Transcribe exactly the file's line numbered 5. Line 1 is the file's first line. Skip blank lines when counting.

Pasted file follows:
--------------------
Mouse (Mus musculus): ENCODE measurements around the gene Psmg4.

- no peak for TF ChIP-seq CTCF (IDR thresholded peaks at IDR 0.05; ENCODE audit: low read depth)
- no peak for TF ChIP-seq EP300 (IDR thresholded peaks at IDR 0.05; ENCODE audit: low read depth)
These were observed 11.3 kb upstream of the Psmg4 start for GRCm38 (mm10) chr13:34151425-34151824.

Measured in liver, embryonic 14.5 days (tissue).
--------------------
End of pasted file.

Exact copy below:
Measured in liver, embryonic 14.5 days (tissue).